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Fewer ducks than estimates indicate.
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Set Conway's Game of Life on a 4way-symetrical pattern
starting from simple rules. Set it on a slow speed and play
around with the scale, and stare into it for a long time. You
can read each succesive pattern as a face, with eyes nose
a mouth expressing a succesion of emotions. Coordinate
own emotions with the ones you see on the screen. Now
know what it feels like to have your emotions follow a
algorhythm. Maybe emotional problems are like knots
there is a jump in complexity that needs to get worked out.
Now that you know how it feels to follow a simple emotional
algorhithm you will be better able to tell when you are
deviating from the natural ebb and flow -- tieing a knot.
put one white dot in each of the 4 corners and hit start for an example of a symetrical pattern. for really good faces you need a larger scale than this though. [JesusHChrist, Jun 03 2005]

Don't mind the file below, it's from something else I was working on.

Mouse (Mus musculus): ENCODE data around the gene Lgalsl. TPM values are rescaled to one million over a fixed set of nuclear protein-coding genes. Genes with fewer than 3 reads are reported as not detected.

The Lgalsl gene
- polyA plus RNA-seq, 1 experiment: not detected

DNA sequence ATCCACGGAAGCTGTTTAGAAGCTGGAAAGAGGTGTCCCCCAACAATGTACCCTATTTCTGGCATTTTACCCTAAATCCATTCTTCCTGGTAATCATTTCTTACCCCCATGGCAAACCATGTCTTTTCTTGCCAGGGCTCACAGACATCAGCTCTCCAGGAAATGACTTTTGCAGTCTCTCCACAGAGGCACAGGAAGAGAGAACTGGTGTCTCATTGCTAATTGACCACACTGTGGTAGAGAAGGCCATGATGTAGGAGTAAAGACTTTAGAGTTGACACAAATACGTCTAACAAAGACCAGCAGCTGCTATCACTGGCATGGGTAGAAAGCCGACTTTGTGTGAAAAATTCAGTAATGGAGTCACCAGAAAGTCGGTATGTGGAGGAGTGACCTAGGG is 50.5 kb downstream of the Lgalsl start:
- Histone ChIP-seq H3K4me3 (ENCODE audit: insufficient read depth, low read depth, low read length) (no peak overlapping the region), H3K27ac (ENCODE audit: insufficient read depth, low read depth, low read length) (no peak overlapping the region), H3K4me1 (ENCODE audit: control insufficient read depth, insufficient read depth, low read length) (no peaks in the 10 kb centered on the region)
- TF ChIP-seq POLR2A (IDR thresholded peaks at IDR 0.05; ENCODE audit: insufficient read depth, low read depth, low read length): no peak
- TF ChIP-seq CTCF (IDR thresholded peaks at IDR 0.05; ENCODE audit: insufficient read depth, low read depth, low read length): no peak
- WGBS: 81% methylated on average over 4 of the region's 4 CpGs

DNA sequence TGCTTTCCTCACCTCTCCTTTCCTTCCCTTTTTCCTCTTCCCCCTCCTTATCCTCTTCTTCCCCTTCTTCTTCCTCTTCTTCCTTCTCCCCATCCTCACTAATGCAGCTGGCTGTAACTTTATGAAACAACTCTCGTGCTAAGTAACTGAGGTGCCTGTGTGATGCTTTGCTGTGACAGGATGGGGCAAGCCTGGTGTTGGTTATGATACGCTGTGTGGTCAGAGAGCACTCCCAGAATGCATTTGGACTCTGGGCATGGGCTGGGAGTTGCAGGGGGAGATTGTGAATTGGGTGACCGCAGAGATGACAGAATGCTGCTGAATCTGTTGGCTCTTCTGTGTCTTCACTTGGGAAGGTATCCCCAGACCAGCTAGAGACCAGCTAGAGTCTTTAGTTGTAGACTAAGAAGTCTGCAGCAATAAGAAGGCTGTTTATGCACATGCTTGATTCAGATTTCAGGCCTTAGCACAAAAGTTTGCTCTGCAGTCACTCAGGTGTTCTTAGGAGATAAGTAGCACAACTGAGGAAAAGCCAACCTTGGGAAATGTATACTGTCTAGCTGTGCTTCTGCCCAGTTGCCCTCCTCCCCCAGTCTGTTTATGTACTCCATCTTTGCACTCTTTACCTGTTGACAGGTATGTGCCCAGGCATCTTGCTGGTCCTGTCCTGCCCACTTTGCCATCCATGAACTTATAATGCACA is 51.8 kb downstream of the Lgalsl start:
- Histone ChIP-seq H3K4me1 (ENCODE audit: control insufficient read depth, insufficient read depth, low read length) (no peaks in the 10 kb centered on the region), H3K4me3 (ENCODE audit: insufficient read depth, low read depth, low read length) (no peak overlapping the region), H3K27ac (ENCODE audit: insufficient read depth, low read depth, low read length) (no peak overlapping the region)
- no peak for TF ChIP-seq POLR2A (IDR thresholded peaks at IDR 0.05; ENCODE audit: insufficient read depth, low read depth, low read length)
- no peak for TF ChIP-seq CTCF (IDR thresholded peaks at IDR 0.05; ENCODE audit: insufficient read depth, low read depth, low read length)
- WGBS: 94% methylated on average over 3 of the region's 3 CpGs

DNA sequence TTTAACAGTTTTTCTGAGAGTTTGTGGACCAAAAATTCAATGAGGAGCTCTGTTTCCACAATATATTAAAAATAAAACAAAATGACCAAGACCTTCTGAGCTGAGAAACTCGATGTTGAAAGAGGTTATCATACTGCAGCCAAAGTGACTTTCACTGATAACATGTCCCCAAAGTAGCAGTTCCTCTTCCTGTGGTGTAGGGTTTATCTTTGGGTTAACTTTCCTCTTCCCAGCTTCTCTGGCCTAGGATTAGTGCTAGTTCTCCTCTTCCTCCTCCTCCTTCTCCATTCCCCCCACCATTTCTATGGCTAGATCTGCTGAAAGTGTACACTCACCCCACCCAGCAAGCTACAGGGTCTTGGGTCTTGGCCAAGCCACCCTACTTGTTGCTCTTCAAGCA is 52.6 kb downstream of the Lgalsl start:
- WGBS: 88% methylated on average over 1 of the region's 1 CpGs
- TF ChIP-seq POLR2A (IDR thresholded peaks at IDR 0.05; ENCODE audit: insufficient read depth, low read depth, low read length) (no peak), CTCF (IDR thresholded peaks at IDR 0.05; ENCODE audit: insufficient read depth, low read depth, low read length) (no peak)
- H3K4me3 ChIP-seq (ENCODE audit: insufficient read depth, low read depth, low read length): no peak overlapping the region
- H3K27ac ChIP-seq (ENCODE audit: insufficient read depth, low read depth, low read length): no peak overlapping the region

Game of Life - my take
Modify algorithms, do it in colour... [Detly, Jun 04 2005]
||Wouldn't you be perceiving the apparent emotions from your own emotional perspective? I know there's a picture of Winston Churchill just looking into the camera that makes a pretty good emotional inkblot test.
||Hmm, I'll have to think a bit about this, bun anyway.
||I've added a link to my own implementation of the Game of Life, and some modifications. I set up a decent GUI to draw starting patters and modify the algorithm (it still needs some work, but it's coming along). I've also implemented a colour version, which is a little slow but nice to watch.
||Thanks [zeno] and [Detly].
||[bacon] I'm using LifeLab for Macintosh and I am running
the "Persian Rug" pattern and
focusing pattern for about 15
minutes at a time -- it helps if you go out of focus.
||The faces go through a pretty predictable
pattern - the eybrows go up and down, the mouth goes
from smile to frown and the eyes go from wide to squint -
the progression is something like calmness, happiness,
ecstacy, surprise, fear, anger, sadness, calmness etc.
pretty simple and universal. The goal would not be
to interpret any one human emotion from a certain
pattern but to understand the progression which seems
simple and universal enough to be something that
is basic to patterns and not just human emotions.